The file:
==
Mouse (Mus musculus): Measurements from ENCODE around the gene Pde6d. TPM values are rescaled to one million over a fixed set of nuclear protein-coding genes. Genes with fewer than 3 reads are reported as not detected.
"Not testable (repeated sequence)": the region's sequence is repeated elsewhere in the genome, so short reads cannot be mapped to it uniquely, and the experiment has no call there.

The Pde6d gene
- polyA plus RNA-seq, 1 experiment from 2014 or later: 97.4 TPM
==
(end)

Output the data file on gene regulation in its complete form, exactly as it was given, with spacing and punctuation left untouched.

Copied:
Mouse (Mus musculus): Measurements from ENCODE around the gene Pde6d. TPM values are rescaled to one million over a fixed set of nuclear protein-coding genes. Genes with fewer than 3 reads are reported as not detected.
"Not testable (repeated sequence)": the region's sequence is repeated elsewhere in the genome, so short reads cannot be mapped to it uniquely, and the experiment has no call there.

The Pde6d gene
- polyA plus RNA-seq, 1 experiment from 2014 or later: 97.4 TPM